Images of a starving polar bear made the news back in December. The creature was seen searching for food in Canada’s Arctic whilst looking extremely emaciated. Activist groups hours later distributed the picture in what seemed to be a desperate plea for help over concerns that climate change is having tremendous effects on our planet.Read More
PLANETARY STAKES ARE HIGHER THAN POLITICS.
There is one issue it's really time for everyone to embrace regardless of politics. Because this issue transcends opinion: It's based in fact, it affects everything and everyone here, and we are literally destroying our opportunity to maintain this way of life if we continue to ignore the catastrophic damage we are causing. Yup -- I'm talking about the environment.Read More
The world currently consumes 20 trillion kWh of energy annually—enough to power a single family home for 1.8 billion years or supply energy to a nuclear power plant for 2,300 years (or launch the Falcon 9 rocket seventeen million times).
To begin the march away from these staggering numbers, Tesla has reinvented itself in order to change the way we look at consumption—and shepherd in a new era of renewable energy at home and businesses.Read More
The story of California’s water shortage is the story of Manifest Destiny in the US: a belief that people can dominate the natural landscape and bring it to its knees in servitude of Our Way of Life. The American Dream: to enjoy boundless growth, unimaginable luxury and to always have the ability to do and have more.Read More
Each of us produces greywater and black water at home. But what happens to that water once it leaves our houses? If you use products on your body and home that have dyes, chemicals or fragrances, you can be 100-percent sure those ingredients are being absorbed into the soil somewhere nearby.Read More
|Photo from Syracuse.com.|
|The scene. Photo/Nicole Caldwell|
For $10 a carload, people could arrive on Court Street, sign a waiver, and pull up to a field behind the factory to rifle through tens of thousands of unglazed dishware. The building's new owners were going to break up all the china and haul it to a landfill; but instead decided to turn it over to the public. The $10 fee was donated to the Eastwood Neighborhood Association and Over The Rainbow Daycare center at St. Matthews Church in East Syracuse. So this served an environmental cause (keeping all the stuff out of the landfill) as well as artistic, historic, and supporting great neighborhood causes. Quadruple win!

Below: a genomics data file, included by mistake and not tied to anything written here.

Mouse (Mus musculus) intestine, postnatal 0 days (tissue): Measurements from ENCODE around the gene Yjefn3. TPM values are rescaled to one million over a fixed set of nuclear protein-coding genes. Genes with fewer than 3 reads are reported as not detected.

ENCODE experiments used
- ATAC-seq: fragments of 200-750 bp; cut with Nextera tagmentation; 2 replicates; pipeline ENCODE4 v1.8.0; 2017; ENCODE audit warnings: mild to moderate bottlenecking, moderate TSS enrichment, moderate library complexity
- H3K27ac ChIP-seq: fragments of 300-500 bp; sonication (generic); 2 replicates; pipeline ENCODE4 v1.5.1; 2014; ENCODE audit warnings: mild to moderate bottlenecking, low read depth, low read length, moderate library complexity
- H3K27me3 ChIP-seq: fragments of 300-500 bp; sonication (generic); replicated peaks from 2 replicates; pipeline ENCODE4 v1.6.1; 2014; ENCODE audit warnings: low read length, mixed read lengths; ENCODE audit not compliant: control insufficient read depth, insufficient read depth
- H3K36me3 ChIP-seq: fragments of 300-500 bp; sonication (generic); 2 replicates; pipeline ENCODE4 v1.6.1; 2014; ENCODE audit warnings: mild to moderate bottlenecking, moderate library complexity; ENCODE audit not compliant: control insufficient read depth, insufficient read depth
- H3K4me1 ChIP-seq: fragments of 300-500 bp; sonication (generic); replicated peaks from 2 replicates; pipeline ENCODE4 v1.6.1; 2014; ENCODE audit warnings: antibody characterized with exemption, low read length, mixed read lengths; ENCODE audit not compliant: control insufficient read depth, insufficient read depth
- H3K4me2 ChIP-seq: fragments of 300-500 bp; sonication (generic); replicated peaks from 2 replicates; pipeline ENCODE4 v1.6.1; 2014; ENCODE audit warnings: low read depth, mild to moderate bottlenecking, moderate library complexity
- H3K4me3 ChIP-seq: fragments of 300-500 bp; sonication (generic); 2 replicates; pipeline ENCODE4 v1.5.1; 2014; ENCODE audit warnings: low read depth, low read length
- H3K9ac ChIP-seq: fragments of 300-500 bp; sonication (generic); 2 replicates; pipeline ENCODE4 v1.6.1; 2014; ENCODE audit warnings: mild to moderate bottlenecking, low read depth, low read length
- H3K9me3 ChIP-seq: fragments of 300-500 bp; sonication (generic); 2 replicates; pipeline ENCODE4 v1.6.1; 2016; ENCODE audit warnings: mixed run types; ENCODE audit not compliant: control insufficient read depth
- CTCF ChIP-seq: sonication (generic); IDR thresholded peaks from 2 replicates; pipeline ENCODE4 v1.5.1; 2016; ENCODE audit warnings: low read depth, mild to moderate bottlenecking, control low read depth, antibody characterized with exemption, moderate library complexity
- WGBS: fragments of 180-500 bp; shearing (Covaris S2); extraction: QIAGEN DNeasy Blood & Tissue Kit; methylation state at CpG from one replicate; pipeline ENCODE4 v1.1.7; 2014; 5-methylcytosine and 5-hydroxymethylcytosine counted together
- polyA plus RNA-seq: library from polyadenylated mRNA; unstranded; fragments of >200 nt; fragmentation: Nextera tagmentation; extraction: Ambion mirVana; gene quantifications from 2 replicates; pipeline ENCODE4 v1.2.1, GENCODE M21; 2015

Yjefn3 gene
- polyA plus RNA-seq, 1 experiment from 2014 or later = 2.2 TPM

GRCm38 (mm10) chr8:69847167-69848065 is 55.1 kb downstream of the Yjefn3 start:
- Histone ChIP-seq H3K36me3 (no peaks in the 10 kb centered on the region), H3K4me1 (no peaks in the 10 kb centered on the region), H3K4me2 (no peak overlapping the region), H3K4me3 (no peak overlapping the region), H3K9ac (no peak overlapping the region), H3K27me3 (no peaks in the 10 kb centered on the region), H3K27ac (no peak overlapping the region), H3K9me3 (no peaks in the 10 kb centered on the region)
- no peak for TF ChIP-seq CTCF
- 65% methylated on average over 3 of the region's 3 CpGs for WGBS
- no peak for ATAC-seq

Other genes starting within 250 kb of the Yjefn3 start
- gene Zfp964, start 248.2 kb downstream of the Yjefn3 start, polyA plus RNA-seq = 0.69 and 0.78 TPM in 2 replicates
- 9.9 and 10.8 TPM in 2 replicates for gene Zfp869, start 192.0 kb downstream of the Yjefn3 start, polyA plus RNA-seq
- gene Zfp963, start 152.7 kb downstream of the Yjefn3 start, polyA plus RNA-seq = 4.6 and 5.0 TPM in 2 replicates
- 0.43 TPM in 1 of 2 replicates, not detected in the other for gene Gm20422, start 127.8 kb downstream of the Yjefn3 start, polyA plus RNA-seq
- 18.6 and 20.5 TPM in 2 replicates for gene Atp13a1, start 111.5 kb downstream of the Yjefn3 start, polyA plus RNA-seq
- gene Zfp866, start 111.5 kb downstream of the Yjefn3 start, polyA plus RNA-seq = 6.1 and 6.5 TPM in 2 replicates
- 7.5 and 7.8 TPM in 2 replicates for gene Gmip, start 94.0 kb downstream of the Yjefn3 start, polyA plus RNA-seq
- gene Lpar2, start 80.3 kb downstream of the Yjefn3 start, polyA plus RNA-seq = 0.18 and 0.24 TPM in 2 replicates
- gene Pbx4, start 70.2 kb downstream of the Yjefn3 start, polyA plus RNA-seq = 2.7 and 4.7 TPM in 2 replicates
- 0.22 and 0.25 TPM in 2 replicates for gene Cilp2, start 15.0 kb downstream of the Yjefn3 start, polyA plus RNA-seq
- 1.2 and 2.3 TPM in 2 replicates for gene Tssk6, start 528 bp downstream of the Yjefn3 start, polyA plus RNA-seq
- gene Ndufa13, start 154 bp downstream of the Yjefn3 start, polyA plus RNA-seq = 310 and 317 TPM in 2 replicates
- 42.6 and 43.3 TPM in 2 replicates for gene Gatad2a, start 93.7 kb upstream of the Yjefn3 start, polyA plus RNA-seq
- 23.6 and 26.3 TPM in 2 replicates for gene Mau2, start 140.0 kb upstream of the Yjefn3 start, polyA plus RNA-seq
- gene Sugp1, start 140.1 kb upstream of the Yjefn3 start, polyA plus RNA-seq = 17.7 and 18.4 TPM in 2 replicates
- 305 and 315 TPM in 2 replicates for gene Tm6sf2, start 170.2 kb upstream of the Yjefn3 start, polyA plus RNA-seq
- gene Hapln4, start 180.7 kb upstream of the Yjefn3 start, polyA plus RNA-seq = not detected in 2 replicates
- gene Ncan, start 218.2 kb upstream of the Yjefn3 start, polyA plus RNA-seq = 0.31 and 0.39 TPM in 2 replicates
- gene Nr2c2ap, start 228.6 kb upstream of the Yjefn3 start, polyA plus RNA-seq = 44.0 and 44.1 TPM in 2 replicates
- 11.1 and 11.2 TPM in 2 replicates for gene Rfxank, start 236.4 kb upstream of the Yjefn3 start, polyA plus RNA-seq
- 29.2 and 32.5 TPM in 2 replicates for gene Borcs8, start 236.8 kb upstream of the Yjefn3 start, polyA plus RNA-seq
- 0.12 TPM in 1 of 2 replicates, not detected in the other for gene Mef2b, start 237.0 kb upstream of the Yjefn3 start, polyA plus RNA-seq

More than 1,100 cars and trucks arrived over the weekend with upwards of 3,000 people. More than $11,000 were raised for the nonprofits. Over at the Better compound, we'll be putting the china to use in a number of ways:
- Glazing workshops open to the public
- Future farm-to-table dinner events, where we will have artists design the dishware and diners will be able to bring their place settings home with them
- We will glaze dishware for use at festivals, weddings and other events
|Poster by Erika Pitcher. Prints available here.|
Really. Think about it.
You may be really very seriously concerned about economics. Job growth. War chests. Gun control. Abortion. Maybe you are planning on voting for someone you don't like in order to ensure the incumbent gets tossed. Say you're voting based on who's better on women's rights. Gay rights. Civil rights. Healthcare. Balancing the budget. Supporting our military. Maybe you just really hate democrats.
Well, listen up: There's only one fundamental truth where each of us is concerned: We live or die based on the condition of the earth.
You don't get job growth without safe drinking water. There is no debate over gun safety without nourishing food. We have no security, no safety without fresh air to breathe. There is one thing that comes before every selfish, philanthropic, compassionate, arrogant stance we take in this world and that's the environment. She shields us, clothes us, feeds us, warms us, cools us, and only ever operates from a neutral, vibrant place.
It's time to stop carrying on in spite of her and start making moves because of her. These moves come in large part out of where we put our money and whose name we check on our voting ballots. Which politicians are willing to stand up and defend her? Who is unwavering in their devotion to Mother Dearest? Who understands the gravity of our environmental situation and the stakes? Whoever that is, that is who you need to go out and support. Today. Right now.
|Poster by Kevin M. Fitzgeral. Prints available here.|